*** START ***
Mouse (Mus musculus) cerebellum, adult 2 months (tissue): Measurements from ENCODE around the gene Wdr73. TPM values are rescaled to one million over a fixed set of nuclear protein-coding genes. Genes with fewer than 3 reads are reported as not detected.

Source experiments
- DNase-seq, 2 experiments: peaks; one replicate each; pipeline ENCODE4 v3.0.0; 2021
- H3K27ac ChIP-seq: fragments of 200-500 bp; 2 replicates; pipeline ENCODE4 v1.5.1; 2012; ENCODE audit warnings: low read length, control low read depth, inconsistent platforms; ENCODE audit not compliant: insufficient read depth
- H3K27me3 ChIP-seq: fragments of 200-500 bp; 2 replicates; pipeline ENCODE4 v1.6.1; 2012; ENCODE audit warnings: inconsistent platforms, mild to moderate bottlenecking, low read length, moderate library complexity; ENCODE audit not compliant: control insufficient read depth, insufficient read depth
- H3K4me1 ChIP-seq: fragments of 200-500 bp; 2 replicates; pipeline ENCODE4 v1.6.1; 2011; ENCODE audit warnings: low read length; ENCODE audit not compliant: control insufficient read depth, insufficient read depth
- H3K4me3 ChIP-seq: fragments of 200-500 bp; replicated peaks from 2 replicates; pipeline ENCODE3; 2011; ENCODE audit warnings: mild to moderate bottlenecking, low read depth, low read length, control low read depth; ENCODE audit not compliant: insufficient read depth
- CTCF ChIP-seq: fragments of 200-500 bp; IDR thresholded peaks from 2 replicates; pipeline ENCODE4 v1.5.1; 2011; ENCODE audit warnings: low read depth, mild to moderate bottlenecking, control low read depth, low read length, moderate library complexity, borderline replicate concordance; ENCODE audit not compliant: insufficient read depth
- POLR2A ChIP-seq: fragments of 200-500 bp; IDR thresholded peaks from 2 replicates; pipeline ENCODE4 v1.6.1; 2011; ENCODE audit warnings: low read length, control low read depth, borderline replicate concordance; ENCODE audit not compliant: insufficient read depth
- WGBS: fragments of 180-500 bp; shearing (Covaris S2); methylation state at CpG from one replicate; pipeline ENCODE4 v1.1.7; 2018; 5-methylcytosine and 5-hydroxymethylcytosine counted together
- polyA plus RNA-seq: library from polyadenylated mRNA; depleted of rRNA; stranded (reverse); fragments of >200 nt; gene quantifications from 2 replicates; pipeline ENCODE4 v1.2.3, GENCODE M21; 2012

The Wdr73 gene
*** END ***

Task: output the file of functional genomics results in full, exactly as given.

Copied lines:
Mouse (Mus musculus) cerebellum, adult 2 months (tissue): Measurements from ENCODE around the gene Wdr73. TPM values are rescaled to one million over a fixed set of nuclear protein-coding genes. Genes with fewer than 3 reads are reported as not detected.

Source experiments
- DNase-seq, 2 experiments: peaks; one replicate each; pipeline ENCODE4 v3.0.0; 2021
- H3K27ac ChIP-seq: fragments of 200-500 bp; 2 replicates; pipeline ENCODE4 v1.5.1; 2012; ENCODE audit warnings: low read length, control low read depth, inconsistent platforms; ENCODE audit not compliant: insufficient read depth
- H3K27me3 ChIP-seq: fragments of 200-500 bp; 2 replicates; pipeline ENCODE4 v1.6.1; 2012; ENCODE audit warnings: inconsistent platforms, mild to moderate bottlenecking, low read length, moderate library complexity; ENCODE audit not compliant: control insufficient read depth, insufficient read depth
- H3K4me1 ChIP-seq: fragments of 200-500 bp; 2 replicates; pipeline ENCODE4 v1.6.1; 2011; ENCODE audit warnings: low read length; ENCODE audit not compliant: control insufficient read depth, insufficient read depth
- H3K4me3 ChIP-seq: fragments of 200-500 bp; replicated peaks from 2 replicates; pipeline ENCODE3; 2011; ENCODE audit warnings: mild to moderate bottlenecking, low read depth, low read length, control low read depth; ENCODE audit not compliant: insufficient read depth
- CTCF ChIP-seq: fragments of 200-500 bp; IDR thresholded peaks from 2 replicates; pipeline ENCODE4 v1.5.1; 2011; ENCODE audit warnings: low read depth, mild to moderate bottlenecking, control low read depth, low read length, moderate library complexity, borderline replicate concordance; ENCODE audit not compliant: insufficient read depth
- POLR2A ChIP-seq: fragments of 200-500 bp; IDR thresholded peaks from 2 replicates; pipeline ENCODE4 v1.6.1; 2011; ENCODE audit warnings: low read length, control low read depth, borderline replicate concordance; ENCODE audit not compliant: insufficient read depth
- WGBS: fragments of 180-500 bp; shearing (Covaris S2); methylation state at CpG from one replicate; pipeline ENCODE4 v1.1.7; 2018; 5-methylcytosine and 5-hydroxymethylcytosine counted together
- polyA plus RNA-seq: library from polyadenylated mRNA; depleted of rRNA; stranded (reverse); fragments of >200 nt; gene quantifications from 2 replicates; pipeline ENCODE4 v1.2.3, GENCODE M21; 2012

The Wdr73 gene